If I am at Corporation X and working on something I enjoy - i'm on fire. I also do very well when I have a job that has many, many tasks, with me constantly engaged. I'm much better working on a variety of jobs, and I excelled when I worked in the technical support department, because everytime i'd pick up the phone I had a different task to troubleshoot. It kept me fresh and interested, but the downside was that I hated getting angry customers on the phone. I eventually hated that job, only because by the end of the day I would be drained of all energy. I was happy to leave that department and try something new.

I worked in various departments, learning new things. But, like my personality...I would grow bored if it wasn't something that I felt was interesting and challenging.

The department that i'm in now was a good fit for me, it presented itself in an odd way - the COO (Chief Operating Officer) of the company, at the time, asked me to transfer in to the department, because they needed a boost from someone that had my background. I was flattered and excited to contribute. Things were good...but I think my growth got derailed a bit. The COO left the company. Her plan for me was in her head, i'm sure, and a new COO was never replaced! They just had department heads reporting to a CEO, instead of a COO.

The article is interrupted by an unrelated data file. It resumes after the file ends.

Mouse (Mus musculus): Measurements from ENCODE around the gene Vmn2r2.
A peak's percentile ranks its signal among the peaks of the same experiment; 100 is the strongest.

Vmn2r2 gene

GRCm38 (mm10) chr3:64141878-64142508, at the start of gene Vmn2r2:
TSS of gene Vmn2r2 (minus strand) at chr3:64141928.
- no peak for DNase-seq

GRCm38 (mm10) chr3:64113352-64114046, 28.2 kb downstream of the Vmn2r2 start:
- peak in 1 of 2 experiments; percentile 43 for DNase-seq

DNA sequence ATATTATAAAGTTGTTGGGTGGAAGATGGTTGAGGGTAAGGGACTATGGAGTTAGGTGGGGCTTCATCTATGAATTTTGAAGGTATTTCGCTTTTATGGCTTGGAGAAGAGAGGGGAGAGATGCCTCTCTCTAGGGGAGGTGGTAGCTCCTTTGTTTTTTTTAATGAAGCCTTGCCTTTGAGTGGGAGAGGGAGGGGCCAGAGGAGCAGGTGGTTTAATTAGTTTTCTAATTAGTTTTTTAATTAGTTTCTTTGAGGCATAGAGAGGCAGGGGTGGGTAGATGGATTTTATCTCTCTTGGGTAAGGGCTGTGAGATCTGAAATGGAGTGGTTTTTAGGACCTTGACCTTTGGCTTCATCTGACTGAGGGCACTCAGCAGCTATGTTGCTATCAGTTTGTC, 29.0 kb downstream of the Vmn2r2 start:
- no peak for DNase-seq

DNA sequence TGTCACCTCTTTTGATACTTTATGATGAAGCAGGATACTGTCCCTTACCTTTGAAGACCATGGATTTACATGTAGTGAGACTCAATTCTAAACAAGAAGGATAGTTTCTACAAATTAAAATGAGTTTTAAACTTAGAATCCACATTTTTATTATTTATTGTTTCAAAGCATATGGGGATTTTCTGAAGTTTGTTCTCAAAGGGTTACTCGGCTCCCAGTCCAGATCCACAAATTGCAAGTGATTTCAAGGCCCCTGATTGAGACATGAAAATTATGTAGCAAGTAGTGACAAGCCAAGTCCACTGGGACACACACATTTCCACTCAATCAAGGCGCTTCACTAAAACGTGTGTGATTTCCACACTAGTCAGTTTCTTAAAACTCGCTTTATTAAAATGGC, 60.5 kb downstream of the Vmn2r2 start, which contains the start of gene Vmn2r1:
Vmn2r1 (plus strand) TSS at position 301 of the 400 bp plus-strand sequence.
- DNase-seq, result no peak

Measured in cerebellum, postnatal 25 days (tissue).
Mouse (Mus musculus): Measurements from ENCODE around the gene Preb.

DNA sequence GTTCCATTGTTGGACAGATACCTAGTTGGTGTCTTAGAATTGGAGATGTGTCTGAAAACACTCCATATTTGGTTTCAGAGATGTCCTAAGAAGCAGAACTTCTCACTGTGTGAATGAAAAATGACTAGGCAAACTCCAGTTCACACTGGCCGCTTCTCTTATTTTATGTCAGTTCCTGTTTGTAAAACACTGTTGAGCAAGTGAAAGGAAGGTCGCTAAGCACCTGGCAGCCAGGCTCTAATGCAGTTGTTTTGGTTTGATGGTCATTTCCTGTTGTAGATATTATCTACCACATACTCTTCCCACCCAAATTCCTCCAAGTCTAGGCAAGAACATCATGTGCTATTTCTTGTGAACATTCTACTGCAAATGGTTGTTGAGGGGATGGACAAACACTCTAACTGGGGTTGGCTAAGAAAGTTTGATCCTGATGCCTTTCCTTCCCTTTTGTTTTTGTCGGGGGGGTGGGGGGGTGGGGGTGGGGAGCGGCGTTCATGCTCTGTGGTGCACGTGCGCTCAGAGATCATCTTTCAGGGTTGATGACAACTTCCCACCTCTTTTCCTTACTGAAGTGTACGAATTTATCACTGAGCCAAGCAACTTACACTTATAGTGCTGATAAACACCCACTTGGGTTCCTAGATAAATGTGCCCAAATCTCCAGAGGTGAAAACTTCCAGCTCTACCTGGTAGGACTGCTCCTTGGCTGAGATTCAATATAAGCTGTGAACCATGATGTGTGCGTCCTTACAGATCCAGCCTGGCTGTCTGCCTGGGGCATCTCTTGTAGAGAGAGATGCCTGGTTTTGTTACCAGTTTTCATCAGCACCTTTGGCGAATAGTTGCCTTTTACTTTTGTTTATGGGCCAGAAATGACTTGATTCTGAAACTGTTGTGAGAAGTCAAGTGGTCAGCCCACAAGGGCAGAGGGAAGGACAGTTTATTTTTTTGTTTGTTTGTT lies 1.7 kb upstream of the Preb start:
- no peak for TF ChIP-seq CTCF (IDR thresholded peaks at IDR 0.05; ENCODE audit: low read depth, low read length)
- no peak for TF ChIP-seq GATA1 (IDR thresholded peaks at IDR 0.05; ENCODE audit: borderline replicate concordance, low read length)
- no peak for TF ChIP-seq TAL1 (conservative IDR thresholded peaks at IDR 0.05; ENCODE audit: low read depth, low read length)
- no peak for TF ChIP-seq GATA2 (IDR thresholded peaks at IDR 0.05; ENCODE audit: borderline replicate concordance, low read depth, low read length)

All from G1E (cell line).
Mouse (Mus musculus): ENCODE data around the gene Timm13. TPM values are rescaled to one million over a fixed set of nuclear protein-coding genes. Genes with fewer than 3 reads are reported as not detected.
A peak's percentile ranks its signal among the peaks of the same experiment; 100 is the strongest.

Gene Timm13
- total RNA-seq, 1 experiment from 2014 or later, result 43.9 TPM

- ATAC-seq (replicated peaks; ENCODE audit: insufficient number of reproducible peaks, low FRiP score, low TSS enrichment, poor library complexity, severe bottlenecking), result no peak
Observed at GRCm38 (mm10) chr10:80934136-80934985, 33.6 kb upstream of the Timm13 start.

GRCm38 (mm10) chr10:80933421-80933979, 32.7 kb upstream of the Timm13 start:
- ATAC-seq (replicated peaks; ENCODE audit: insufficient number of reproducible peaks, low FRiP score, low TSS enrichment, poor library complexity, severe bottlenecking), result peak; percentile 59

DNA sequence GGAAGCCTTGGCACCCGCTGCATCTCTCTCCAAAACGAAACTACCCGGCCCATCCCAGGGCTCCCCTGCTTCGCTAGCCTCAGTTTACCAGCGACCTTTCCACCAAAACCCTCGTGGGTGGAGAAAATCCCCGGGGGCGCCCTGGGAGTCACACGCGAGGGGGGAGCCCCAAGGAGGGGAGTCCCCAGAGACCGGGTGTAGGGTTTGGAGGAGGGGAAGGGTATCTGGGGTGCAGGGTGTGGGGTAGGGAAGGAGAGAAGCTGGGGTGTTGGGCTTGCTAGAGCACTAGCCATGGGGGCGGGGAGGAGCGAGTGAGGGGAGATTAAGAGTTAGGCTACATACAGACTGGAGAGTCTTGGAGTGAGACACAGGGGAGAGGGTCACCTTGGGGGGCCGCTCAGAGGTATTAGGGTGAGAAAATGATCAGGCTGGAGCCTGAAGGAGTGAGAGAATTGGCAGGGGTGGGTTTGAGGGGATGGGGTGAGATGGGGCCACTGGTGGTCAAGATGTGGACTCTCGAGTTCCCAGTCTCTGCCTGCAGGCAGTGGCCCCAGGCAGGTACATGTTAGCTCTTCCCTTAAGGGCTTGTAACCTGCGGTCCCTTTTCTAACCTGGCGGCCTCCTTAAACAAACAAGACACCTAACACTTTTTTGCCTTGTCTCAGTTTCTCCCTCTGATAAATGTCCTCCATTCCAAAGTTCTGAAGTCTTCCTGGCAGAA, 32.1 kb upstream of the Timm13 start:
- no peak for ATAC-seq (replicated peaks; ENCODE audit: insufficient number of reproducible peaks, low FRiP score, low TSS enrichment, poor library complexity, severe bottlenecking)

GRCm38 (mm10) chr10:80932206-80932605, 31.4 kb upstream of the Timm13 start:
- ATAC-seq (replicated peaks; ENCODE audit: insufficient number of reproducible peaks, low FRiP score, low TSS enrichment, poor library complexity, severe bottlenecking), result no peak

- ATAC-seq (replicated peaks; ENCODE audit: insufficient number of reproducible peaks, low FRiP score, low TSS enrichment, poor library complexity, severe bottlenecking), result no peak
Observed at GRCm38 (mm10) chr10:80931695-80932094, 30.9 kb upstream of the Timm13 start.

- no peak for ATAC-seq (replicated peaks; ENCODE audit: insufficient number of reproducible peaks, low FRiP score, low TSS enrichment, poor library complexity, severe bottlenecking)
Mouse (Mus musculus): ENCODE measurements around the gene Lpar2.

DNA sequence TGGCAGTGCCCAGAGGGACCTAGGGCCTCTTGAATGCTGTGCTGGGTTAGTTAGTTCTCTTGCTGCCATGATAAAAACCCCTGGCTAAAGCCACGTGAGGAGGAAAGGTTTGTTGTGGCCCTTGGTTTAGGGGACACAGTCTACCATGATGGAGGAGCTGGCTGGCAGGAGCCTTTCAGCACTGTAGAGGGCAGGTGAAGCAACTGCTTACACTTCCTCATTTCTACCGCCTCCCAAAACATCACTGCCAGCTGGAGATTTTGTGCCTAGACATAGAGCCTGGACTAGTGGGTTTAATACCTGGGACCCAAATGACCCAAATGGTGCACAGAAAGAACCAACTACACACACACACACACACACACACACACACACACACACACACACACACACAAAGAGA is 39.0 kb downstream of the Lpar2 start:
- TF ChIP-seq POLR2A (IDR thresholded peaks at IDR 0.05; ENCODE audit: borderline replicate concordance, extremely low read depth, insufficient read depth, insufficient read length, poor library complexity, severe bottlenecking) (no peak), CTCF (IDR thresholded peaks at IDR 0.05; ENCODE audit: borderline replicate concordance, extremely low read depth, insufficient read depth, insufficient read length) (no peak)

I languished a bit, and even got into some management reponsibility. I quickly realized that management was really hard if you weren't a great "people person". I'm not great at that. I'm more like a military guy - do what I say, get the job done. It works with some people, but other people felt I was abrasive. I was removed from doing that after about a year, which I had mixed feelings on. Part of me wanted to be in a leadership role, but another part just was happy to be left alone and troubleshoot by myself.

Ok, so why am I writing all this?

Looks like another change in my life. Starting on Monday i'm switching roles, moving to the downtown Network Operations Center (NOC), and my life is taking another direction for the better. I worked in the uptown NOC before, and know a lot of the people i'm working with. The work I will be doing is more technical, but also very varied, which is something that my hyperactive head needs. They suggested that I would need to start up with getting my CCNA (which I did start to study for just before I switched to my current department).